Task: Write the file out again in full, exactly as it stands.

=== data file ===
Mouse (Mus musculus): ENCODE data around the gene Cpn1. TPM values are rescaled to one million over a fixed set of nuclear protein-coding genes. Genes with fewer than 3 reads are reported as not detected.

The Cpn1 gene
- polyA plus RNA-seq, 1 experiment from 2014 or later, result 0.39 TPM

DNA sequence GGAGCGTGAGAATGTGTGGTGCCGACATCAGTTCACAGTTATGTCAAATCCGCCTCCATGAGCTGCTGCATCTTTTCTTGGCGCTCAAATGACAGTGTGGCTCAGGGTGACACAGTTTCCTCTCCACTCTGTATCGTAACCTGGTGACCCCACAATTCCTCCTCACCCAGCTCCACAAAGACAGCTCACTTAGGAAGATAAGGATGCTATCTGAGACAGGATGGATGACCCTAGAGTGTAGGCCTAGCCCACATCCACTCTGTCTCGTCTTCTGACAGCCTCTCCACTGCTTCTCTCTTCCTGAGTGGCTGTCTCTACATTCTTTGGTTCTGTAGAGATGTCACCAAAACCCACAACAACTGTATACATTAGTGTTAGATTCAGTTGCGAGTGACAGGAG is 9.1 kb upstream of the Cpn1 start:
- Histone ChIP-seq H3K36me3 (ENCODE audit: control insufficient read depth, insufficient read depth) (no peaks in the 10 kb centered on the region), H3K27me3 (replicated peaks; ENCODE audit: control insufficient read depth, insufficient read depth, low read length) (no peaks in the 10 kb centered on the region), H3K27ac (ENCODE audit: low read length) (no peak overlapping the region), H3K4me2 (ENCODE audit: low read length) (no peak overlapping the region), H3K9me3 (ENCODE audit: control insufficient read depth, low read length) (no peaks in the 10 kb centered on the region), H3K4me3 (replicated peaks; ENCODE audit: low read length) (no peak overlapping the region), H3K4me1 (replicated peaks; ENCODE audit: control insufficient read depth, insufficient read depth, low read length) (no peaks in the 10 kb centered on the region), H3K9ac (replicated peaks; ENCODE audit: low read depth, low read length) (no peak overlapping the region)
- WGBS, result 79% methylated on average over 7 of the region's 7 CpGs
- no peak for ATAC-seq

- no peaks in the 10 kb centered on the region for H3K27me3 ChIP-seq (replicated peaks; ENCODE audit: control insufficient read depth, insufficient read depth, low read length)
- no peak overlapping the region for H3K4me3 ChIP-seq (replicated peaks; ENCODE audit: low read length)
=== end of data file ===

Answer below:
Mouse (Mus musculus): ENCODE data around the gene Cpn1. TPM values are rescaled to one million over a fixed set of nuclear protein-coding genes. Genes with fewer than 3 reads are reported as not detected.

The Cpn1 gene
- polyA plus RNA-seq, 1 experiment from 2014 or later, result 0.39 TPM

DNA sequence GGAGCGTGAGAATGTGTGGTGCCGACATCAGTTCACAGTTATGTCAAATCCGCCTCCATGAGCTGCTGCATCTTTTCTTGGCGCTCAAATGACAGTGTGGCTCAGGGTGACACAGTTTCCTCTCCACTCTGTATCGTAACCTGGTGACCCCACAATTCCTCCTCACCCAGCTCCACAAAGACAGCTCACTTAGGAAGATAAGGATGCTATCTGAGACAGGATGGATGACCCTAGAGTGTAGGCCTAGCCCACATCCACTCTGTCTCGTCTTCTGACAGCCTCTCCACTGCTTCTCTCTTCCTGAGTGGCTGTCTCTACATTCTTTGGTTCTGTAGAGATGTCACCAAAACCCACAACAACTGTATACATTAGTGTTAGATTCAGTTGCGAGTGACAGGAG is 9.1 kb upstream of the Cpn1 start:
- Histone ChIP-seq H3K36me3 (ENCODE audit: control insufficient read depth, insufficient read depth) (no peaks in the 10 kb centered on the region), H3K27me3 (replicated peaks; ENCODE audit: control insufficient read depth, insufficient read depth, low read length) (no peaks in the 10 kb centered on the region), H3K27ac (ENCODE audit: low read length) (no peak overlapping the region), H3K4me2 (ENCODE audit: low read length) (no peak overlapping the region), H3K9me3 (ENCODE audit: control insufficient read depth, low read length) (no peaks in the 10 kb centered on the region), H3K4me3 (replicated peaks; ENCODE audit: low read length) (no peak overlapping the region), H3K4me1 (replicated peaks; ENCODE audit: control insufficient read depth, insufficient read depth, low read length) (no peaks in the 10 kb centered on the region), H3K9ac (replicated peaks; ENCODE audit: low read depth, low read length) (no peak overlapping the region)
- WGBS, result 79% methylated on average over 7 of the region's 7 CpGs
- no peak for ATAC-seq

- no peaks in the 10 kb centered on the region for H3K27me3 ChIP-seq (replicated peaks; ENCODE audit: control insufficient read depth, insufficient read depth, low read length)
- no peak overlapping the region for H3K4me3 ChIP-seq (replicated peaks; ENCODE audit: low read length)